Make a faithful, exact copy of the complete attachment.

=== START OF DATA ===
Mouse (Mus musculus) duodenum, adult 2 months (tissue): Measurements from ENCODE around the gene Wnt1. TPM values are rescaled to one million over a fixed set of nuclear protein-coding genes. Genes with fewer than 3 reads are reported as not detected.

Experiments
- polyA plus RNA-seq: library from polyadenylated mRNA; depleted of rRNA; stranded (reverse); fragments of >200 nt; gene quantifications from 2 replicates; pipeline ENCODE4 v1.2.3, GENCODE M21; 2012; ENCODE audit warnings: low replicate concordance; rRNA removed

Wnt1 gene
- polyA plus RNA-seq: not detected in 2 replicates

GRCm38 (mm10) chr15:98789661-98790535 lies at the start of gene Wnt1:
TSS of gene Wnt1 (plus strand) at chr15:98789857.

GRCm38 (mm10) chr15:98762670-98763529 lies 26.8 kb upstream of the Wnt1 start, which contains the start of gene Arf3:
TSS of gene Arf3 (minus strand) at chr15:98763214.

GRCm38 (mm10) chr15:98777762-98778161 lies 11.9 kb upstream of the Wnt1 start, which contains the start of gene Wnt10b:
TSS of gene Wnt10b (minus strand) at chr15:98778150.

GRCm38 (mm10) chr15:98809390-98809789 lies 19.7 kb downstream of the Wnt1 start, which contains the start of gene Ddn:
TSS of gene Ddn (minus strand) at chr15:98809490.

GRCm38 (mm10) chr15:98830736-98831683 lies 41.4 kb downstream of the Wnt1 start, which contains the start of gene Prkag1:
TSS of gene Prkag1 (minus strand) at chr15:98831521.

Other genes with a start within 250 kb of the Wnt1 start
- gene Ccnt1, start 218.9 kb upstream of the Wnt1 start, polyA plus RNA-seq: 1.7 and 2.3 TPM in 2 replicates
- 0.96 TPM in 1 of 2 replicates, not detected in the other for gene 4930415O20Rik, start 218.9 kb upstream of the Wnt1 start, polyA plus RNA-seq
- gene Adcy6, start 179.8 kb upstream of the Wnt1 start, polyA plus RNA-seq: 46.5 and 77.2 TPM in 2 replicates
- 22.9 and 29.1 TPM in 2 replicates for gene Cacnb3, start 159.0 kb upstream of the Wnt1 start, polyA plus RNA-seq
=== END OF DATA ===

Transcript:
Mouse (Mus musculus) duodenum, adult 2 months (tissue): Measurements from ENCODE around the gene Wnt1. TPM values are rescaled to one million over a fixed set of nuclear protein-coding genes. Genes with fewer than 3 reads are reported as not detected.

Experiments
- polyA plus RNA-seq: library from polyadenylated mRNA; depleted of rRNA; stranded (reverse); fragments of >200 nt; gene quantifications from 2 replicates; pipeline ENCODE4 v1.2.3, GENCODE M21; 2012; ENCODE audit warnings: low replicate concordance; rRNA removed

Wnt1 gene
- polyA plus RNA-seq: not detected in 2 replicates

GRCm38 (mm10) chr15:98789661-98790535 lies at the start of gene Wnt1:
TSS of gene Wnt1 (plus strand) at chr15:98789857.

GRCm38 (mm10) chr15:98762670-98763529 lies 26.8 kb upstream of the Wnt1 start, which contains the start of gene Arf3:
TSS of gene Arf3 (minus strand) at chr15:98763214.

GRCm38 (mm10) chr15:98777762-98778161 lies 11.9 kb upstream of the Wnt1 start, which contains the start of gene Wnt10b:
TSS of gene Wnt10b (minus strand) at chr15:98778150.

GRCm38 (mm10) chr15:98809390-98809789 lies 19.7 kb downstream of the Wnt1 start, which contains the start of gene Ddn:
TSS of gene Ddn (minus strand) at chr15:98809490.

GRCm38 (mm10) chr15:98830736-98831683 lies 41.4 kb downstream of the Wnt1 start, which contains the start of gene Prkag1:
TSS of gene Prkag1 (minus strand) at chr15:98831521.

Other genes with a start within 250 kb of the Wnt1 start
- gene Ccnt1, start 218.9 kb upstream of the Wnt1 start, polyA plus RNA-seq: 1.7 and 2.3 TPM in 2 replicates
- 0.96 TPM in 1 of 2 replicates, not detected in the other for gene 4930415O20Rik, start 218.9 kb upstream of the Wnt1 start, polyA plus RNA-seq
- gene Adcy6, start 179.8 kb upstream of the Wnt1 start, polyA plus RNA-seq: 46.5 and 77.2 TPM in 2 replicates
- 22.9 and 29.1 TPM in 2 replicates for gene Cacnb3, start 159.0 kb upstream of the Wnt1 start, polyA plus RNA-seq